This was the beginning of a mechanical “epic” that would singularly take shape at the turn of the century. In 1900, the Maison set up a workshop exclusively dedicated to the assembly of watches with complications.
And orders did indeed flow in for complicated, even very complicated watches. The perpetual calendar was then combined with other technical feats such as in this 1905 pocket watch featuring a minute repeater, split-seconds chronograph and perpetual calendar with phases and age of the moon.
The months wheel makes a complete rotation every twelve months, the exterior of the cam indicates the 31-day months, the teeth the 30-day month and the February planetary wheel (which makes a complete rotation every four years) indicates whether the month has 28 or 29 days. This information is transmitted via the main lever to the date wheel.
The historical golden age of complications in Vacheron Constantin was on the horizon. It was to reach its full potential in the 1920s and 1930s, particularly with the astronomical pocket watch made in 1929 for King Fouad I of Egypt. This masterful timepiece combines a chronograph, a perpetual calendar, a minute repeater and a petite and grande sonnerie.
For much of the 20th century, Vacheron Constantin remained faithful to its classic and elegant approach to horological complications, which was applied to the perpetual calendar as a pocket watch until the 1980s.
These decades were thus marked by exceptional achievements, including the yellow gold hunter-type pocket watch acquired in 1948 by Count Guy du Boisrouvray, which offered a minute repeater striking on three hammers, alarm, split-seconds chronograph and perpetual calendar with moon phases. Elegance was particularly conveyed through models featuring impressive slenderness made possible by the thinness of their movement.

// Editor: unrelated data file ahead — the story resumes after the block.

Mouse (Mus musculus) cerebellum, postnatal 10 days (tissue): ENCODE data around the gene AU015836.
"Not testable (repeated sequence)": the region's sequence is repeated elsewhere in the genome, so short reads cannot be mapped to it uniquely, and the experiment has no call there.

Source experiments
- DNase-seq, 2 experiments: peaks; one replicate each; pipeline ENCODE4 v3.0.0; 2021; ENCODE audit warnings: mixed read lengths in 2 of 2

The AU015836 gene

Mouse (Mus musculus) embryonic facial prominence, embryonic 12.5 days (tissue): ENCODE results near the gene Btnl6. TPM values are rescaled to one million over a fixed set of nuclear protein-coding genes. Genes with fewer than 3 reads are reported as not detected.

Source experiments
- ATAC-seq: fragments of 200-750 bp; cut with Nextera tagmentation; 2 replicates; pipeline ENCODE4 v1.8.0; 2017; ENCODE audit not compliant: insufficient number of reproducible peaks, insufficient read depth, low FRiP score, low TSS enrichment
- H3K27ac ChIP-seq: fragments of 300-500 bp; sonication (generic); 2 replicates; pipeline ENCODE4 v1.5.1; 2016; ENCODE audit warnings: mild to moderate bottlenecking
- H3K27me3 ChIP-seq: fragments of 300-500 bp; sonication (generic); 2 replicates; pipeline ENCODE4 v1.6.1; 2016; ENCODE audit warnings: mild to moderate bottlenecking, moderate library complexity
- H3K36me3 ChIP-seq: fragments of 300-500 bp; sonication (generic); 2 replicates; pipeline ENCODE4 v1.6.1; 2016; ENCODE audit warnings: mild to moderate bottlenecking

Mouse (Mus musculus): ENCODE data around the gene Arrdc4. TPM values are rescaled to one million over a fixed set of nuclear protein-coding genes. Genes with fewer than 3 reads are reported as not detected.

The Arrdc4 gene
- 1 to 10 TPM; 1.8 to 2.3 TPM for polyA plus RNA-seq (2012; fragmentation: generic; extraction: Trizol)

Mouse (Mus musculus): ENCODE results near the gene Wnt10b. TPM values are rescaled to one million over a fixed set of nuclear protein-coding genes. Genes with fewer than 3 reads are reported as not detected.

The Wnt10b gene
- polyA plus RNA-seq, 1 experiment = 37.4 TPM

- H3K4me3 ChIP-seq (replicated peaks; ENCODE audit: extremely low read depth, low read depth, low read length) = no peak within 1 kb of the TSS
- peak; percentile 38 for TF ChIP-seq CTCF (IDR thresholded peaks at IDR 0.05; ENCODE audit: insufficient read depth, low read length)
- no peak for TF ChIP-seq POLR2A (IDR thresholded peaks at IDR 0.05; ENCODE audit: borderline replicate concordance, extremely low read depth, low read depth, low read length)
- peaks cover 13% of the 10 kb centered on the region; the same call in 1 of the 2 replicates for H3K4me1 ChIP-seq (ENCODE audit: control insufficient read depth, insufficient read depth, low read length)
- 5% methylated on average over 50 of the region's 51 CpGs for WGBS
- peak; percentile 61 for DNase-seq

In 1955, Vacheron Constantin had already presented its manual-winding Calibre 1003, barely 1.64 mm thick and a major accomplishment.
Some 12 years later, the Maison made its presence felt in the automatic field with its Calibre 1120, measuring just 2.45 mm thick.
It is precisely this movement, skeletonised for the occasion that would serve as the basis for the first perpetual calendar (Calibre 1120 QP) proposed as an ultra-thin wristwatch by Vacheron Constantin in 1984.
Since then, the perpetual calendar has been part of the Maison’s Patrimony, Traditionnelle and Overseas collections, as well as being incorporated within Grand Complications movements, an immutable tradition at Vacheron Constantin.
In recent years, the Manufacture has distinguished itself by its models whose very complexity has become an art in its own right, such as the Tour de l’île and its 16 horological and astronomical complications created in 2005 to mark the Manufacture’s 250th anniversary.
That same year saw the launch of the Saint-Gervais watch equipped with the new Calibre 2250 featuring a perpetual calendar, a tourbillon and a 10-day power reserve – another world first.
More recently, in 2015, Reference 57260 and its 57 complications, a specially commissioned one-of-a-kind model, laid a new milestone in watchmaking history.
This was followed two years later by the Cabinotiers Celestia Astronomical Grande Complication 3600 watch, which once again pushed the limits of feasibility with its combined display of civil, solar and sidereal time.
All this was naturally complemented by a perpetual calendar with moon phases, a common denominator in the watchmaking world according to Vacheron Constantin.
In 2019, the Traditional Twin Beat perpetual calendar features an innovative mode of operation with two gear trains running at different rhythms: in moving from a first high frequency oscillator (5Hz or 36,000 vph) – synonymous with ultimate precision – to the second rate of 1.2Hz (8,640 vph), the watch switches to ‘resting’ mode, thereby serving to extend the power reserve to at least 65 days.
The accuracy of the calendar indications thus remains intact for more than two months, avoiding any improper handling of the calendar mechanism.
Finally, in a style that is both timeless and contemporary, the new Patrimony ultra-thin perpetual calendar adds its discreet elegance to the technical prowess of the 1120 QP calibre, by displaying moon phases and perpetual calendar on a sunburst midnight blue dial.